was sufficiently uniform.


EXAMPLE 15


The procedure of Example 3 was repeated except that tungsten particles having an average particle diameter of 1 micrometer (1.0 g) were used as a coating material, iron plates of 17 cm.times.17 cm.times.3 mm were used as an anode substrate 3 and
a cathode substrate 4 and the time of applying a finally applied voltage was set at 5 hours.  The above procedure was repeated using chromium particles having an average diameter of 7 micrometers (1.0 g), manganese particles having an average diameter of
5 micrometers (1.0 g) and germanium particles of 100 meshes (0.5 g) in that order.


As a result, a layered coating consisting of tungsten in an average coating amount of 0.80 mg/cm.sup.2 chromium in an average coating amount of 1.02 mg/cm.sup.2, manganese in an average coating amount of 0.61 mg/cm.sup.2 and germanium in an
average coating amount of 0.25 mg/cm.sup.2 was formed on each of the anode substrate 3 and the cathode substrate 4.  The distribution of the amount of coating formed on the anode substrate was within .+-.15%.  Therefore, it can be said that the obtained
coating was sufficiently uniform.


EXAMPLE 16


The procedure of Example 4 was repeated except that manganese particles having an average particle diameter of 5 micrometers (1.0 g) were used as a coating material and a finally applied voltage of 20 kV was applied between an anode substrate 21
and a cathode substrate 22 for 5 hours.  The above procedure was repeated using iron particles having a particle diameter of from 5 to 10 micrometers (1.0 g), nickel particles having a particle diameter of from 2 to 12 micrometers (1.0 g) and silicon
particles of 325 meshes (0.5 g) in that order.


As a result, a layered coating consisting of manganese in an average coating amount of 0.60 mg/cm.sup.2, iron in an average coating amount of 0.60 mg/cm.sup.2, nickel in an average coating amount of 0.10 mg/cm.sup.2 and silicon in an average
coating amount of 0.65 mg/cm.sup.2 was formed on the anode substrate 21.  A layered coating consisting of manganese in an average coating amount of 0.48 mg/cm.sup.2, iron in an average coating amount of 0.60 mg/cm.sup.2, nickel in an average coating
amount of 0.10 mg/cm.sup.2 and silicon in an average coating amount of 0.50 mg/cm.sup.2 was formed on the cathode substrate 22.  The distribution of the amount of coating formed on the anode substrate and that formed on the cathode substrate were within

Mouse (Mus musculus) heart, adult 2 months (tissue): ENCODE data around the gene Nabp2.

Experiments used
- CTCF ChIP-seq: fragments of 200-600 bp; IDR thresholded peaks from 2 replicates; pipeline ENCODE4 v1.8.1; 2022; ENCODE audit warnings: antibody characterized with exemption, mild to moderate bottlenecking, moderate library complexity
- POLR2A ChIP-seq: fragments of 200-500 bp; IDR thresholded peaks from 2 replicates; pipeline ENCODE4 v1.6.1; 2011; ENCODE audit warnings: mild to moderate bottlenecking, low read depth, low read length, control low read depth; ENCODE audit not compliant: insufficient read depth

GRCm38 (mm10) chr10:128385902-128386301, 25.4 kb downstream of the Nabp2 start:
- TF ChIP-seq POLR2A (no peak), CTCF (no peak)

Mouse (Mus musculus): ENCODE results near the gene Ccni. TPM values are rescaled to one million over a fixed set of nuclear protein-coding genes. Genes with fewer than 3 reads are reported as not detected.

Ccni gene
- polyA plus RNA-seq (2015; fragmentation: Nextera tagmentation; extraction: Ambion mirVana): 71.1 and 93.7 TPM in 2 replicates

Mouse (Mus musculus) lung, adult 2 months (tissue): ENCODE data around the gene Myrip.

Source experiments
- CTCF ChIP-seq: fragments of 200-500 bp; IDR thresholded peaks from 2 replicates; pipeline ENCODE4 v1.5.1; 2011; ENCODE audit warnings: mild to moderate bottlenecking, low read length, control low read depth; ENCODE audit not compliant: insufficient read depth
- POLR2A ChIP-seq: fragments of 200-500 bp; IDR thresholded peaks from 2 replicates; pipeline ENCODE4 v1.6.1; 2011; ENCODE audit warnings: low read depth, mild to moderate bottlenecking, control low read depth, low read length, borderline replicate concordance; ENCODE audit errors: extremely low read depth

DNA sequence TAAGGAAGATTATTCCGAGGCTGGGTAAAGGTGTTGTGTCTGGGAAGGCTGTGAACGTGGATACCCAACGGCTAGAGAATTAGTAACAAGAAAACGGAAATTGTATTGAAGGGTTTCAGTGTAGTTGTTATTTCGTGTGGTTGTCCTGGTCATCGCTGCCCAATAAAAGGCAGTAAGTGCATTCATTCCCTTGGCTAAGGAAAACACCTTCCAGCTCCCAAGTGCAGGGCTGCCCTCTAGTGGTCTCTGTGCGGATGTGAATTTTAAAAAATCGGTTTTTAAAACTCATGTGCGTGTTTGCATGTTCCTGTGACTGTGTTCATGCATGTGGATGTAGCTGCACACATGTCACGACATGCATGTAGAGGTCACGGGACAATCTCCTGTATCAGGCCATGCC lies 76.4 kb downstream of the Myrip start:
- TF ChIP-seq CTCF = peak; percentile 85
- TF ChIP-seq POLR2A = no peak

.+-.10%.  Therefore, it can be said that the coatings formed on the anode substrate and the cathode substrate were sufficiently uniform.


EXAMPLE 17


The procedure of Example 3 was repeated except that chromium particles having an average diameter of 5 micrometers (135 mg) were used as a coating material, brass plates of 40 mm.times.40 mm.times.0.8 mm were used as an anode substrate 3 and a
cathode substrate 4, a glass plate was bonded to the center of the anode substrate 3 with High Super S adhesive commercially available from Semedain Co.  and the time of applying a final voltage applied was set at 3 hours.


As a result, a chromium coating in a coating amount of 0.20 mg/cm.sup.2 was formed on the glass plate.


EXAMPLE 18


Stainless steel of 55 mm.times.100 mm.times.200 .mu.m was minutely worked by photoetching to prepare a mask in which various patterns and characters were etched.  The mask was fixed with an electrically conductive adhesive Doutaito commercially
available from Fujikura Kasei Co., onto an aluminum plate having a diameter of 200 mm and a thickness of 1.5 mm.  The procedure of Example 3 was repeated except that the mask-fixed aluminum plate was used as an anode substrate 3, an aluminum plate having
a diameter of 200 mm and a thickness of 1.5 mm was used as a cathode substrate 4, nickel particles having a particle diameter of from 2 to 12 micrometers (1 g) were used as a coating material, and a finally applied voltage of 15 kV was applied for 1.5
hours.


As a result, a uniform masking pattern of nickel in a coating amount of 2.5 mg/cm.sup.2 was formed on the anode substrate 3.


EXAMPLE 19


The mask prepared in Example 18 was fixed with an electrically conductive adhesive Doutaito commercially available from Fujikura Kasei Co., onto an iron plate having a diameter of 200 mm and a thickness of 0.5 mm.  The procedure of Example 18 was
repeated except that the mask-fixed iron plate was used as an anode substrate 3, an iron plate having a diameter of 200 mm and a thickness of 0.5 mm was used as a cathode substrate 4, chromium particles having an average particle diameter of 7
micrometers (0.8 g) were used as a coating material, and a finally applied voltage of 15 kV was applied for 3 hours.


As a result, a uniform masking pattern of chromium in a coating amount of 0.6 mg/cm.sup.2 was formed on the anode substrate 3.


EXAMPLE 20


A piece of Scotch tape #W-18 commercially available from Sumitomo 3M Co., Ltd.  was applied to each of the coatings formed in Examples 1-19 and peeled therefrom.  No coatings were peeled off with the Scotch tape.


Each of the coatings formed in Examples 1-19 were bonded with an adhesive Araldite (Chiba-Geigy Co., Ltd.) to a side edge of a brass rod having a diameter of 10 mm and a length of 2 cm.  A peel test was conducted by pulling the coating-bonded
brass rod with a spring balance with a maximum tensile strength of 25 kg/cm.sup.2.  No coatings were peeled off in this peel test.


According to the substrate coating method and the apparatus therefor of the present invention, a coating having excellent adhesion to a substrate and good density can be obtained because the substrate is coated with particles having high energy.